…experimental film seems to represent more fully the true potential and magic of cinema
…for brief moments in history, think the ‘beats’, the real ground-shakers, the true risk-takers, manage to do something that is life and culture affecting, their minds drafting the future…
I was in Finland last week, in the western city of Turku, facing down five days of clear blue skies and 30 degree sunshine, weather Londoners can only dream about. Turku is a friendly, gentle-paced city.
No dumping books in remainder shops, not in this corner of the bookworld anyway. There it was at a price anyone can afford – with the added value of being in translation. Sammakon is not an average bookshop, even if it could be mistaken for one at first glance.
There are two sammakko.com shops, the other in Helsinki. Sammakon’s owner publishes, sells and translates from English himself, especially his favorites – Bukowski, Fante, the beat poets and novelists. His first book was a translation of Charles Bukowski’s The Days Run Away Like Wild Horses Over the Hills. And don’t they just. After coming across this minor miracle for the world of books in English, one that so intimately caught my eyes, all both of them, it was on the bus for the drive back to Helsinki, for a day and a half of restaurants and walks, before flying back to rainy, chilly London.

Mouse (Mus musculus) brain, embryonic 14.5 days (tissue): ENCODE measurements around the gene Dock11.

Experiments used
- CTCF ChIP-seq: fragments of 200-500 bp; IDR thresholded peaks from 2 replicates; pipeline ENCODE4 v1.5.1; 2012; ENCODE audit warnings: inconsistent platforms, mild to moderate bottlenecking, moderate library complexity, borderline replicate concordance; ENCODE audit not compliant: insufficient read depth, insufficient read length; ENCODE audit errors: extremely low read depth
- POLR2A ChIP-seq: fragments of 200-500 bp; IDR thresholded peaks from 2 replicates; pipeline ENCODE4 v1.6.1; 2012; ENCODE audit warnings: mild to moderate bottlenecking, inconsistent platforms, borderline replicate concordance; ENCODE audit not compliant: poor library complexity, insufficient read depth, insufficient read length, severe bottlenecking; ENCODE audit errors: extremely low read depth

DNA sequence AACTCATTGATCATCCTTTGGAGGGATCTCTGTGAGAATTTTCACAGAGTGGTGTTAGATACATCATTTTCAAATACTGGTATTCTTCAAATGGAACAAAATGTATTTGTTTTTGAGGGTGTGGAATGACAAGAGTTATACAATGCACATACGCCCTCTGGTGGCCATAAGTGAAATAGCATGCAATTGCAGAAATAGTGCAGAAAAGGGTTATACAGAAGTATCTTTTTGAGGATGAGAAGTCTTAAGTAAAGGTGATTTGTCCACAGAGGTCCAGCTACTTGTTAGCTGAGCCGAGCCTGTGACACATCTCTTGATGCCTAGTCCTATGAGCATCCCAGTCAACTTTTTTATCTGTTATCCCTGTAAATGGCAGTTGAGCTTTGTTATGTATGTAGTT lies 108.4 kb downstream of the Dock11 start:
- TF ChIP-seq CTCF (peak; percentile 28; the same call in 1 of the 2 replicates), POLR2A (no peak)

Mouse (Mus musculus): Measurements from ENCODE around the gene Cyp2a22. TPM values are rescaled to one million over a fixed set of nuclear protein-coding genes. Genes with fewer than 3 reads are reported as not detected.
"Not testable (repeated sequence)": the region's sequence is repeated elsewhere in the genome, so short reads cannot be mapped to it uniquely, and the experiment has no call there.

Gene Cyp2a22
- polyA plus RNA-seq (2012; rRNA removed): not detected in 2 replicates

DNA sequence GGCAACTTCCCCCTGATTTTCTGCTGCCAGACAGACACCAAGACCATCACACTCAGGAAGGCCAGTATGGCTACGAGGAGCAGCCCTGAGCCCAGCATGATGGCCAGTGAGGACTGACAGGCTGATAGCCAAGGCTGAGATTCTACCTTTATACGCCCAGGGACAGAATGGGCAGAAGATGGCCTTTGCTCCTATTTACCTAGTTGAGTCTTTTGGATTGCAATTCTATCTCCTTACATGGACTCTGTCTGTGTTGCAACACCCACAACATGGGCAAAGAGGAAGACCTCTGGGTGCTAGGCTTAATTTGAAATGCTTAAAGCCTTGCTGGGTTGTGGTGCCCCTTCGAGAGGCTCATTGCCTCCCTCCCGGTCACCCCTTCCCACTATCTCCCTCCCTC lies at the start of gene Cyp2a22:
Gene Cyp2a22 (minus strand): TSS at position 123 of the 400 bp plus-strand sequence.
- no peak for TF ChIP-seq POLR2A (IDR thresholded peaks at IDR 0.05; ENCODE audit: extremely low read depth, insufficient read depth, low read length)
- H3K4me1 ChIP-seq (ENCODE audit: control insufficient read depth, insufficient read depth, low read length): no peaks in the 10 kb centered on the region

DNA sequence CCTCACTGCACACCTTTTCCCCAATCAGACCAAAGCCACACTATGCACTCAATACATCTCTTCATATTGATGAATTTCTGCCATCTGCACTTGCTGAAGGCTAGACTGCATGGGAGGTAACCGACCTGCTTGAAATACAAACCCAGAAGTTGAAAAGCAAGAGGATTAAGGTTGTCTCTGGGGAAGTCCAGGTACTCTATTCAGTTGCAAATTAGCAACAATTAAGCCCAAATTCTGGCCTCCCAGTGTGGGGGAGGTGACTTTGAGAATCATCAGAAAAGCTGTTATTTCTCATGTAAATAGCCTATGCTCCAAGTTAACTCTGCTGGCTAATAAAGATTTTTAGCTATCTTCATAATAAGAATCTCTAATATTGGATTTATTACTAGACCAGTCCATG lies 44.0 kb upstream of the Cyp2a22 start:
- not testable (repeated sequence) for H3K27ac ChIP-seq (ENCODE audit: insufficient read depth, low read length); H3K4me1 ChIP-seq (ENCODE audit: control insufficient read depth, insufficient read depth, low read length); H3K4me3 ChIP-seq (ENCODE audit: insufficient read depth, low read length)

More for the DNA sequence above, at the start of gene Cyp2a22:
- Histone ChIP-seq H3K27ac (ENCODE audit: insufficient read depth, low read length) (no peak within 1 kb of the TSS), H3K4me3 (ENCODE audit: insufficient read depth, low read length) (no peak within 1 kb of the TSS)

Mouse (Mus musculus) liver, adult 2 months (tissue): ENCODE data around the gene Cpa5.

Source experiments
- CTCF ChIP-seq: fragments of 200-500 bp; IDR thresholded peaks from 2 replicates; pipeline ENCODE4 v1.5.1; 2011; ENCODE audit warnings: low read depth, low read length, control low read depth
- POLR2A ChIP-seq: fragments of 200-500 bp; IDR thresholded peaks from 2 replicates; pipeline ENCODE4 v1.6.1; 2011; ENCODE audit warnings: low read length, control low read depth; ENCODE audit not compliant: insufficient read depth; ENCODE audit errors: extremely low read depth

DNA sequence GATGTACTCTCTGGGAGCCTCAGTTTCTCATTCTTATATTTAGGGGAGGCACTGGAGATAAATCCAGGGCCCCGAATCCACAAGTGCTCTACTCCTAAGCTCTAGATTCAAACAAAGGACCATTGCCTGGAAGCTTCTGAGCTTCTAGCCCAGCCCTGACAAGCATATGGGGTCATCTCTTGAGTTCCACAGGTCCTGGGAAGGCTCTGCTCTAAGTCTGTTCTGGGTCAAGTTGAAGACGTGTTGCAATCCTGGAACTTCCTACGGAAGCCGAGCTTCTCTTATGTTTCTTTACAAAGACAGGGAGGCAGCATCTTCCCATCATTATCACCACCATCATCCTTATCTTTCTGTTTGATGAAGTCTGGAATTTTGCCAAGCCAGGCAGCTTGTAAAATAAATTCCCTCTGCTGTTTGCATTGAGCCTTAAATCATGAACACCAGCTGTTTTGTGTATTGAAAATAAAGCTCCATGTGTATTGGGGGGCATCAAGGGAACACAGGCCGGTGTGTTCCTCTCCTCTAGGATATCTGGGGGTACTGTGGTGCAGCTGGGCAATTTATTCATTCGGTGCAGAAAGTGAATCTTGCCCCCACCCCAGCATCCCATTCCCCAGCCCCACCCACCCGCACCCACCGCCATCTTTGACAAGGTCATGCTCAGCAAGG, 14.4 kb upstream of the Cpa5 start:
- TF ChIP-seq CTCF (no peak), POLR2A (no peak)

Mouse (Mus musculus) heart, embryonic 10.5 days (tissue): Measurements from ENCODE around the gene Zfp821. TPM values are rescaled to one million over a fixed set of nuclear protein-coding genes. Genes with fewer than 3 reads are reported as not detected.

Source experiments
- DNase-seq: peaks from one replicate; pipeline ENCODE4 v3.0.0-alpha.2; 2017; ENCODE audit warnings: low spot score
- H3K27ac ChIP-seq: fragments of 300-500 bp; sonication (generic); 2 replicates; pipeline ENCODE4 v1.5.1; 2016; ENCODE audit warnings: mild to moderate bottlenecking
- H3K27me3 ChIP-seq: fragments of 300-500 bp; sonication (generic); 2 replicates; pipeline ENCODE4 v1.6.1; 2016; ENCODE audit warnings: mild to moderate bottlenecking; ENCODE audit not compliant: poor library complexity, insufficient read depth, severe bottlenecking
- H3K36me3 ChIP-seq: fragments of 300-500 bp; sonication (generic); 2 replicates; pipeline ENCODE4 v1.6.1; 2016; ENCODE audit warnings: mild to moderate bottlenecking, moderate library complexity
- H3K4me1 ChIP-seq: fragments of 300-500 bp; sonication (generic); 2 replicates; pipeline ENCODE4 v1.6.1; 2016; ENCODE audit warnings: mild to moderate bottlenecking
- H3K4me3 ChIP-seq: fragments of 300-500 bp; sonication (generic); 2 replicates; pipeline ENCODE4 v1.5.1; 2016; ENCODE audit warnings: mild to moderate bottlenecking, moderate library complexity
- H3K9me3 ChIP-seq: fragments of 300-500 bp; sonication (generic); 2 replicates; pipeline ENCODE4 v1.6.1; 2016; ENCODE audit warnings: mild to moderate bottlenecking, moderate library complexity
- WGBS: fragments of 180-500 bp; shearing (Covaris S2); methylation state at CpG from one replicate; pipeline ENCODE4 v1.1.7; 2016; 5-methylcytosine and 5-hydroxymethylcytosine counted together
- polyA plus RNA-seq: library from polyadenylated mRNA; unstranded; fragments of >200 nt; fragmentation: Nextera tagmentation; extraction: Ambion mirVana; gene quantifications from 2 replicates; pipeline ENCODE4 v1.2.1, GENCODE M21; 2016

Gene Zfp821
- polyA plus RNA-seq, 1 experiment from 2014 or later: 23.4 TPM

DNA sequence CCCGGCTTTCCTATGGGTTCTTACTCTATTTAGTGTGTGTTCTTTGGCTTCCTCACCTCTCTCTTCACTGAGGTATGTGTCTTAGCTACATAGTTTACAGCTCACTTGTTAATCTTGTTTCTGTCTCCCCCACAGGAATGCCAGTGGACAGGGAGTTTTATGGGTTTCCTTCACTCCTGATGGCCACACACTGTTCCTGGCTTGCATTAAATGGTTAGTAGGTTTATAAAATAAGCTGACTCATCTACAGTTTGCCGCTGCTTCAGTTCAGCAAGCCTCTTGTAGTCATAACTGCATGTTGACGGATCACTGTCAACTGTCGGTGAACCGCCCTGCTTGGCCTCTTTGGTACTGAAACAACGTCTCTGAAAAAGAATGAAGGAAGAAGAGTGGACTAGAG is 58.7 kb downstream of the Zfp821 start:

When I wrote Uncorrected Proof, I thought – as it was a novel set in publish9ng, warts, bad behaviour, mistakes and all – what’s the BIG thing that sticks most in an editor’s craw…the typo of course.
Perhaps there are a few more things that stick in editors’ craws but the typo is a great place for me to start....a craw by the way for those who are not up with the term is ‘a pouch in many birds and some lower animals that resembles a stomach for storage’ ..(worth knowing and possibly connected to the punch-line).
But why should typos stick so deep and hard and mean in the editorial craw? Well, I’m sure it is annoying for editorial purists at times to stumble across a (strategic) typo (that OMG moment, that moment of editorial triumph): SEE how much unhoused-trained writers-like-you need us! Let me be frank, thank the gods for the eagle eye of a munificent editor – like Mike Phelps without the coach-guy telling him how to
swim – had to drop a sport reference in there somehow.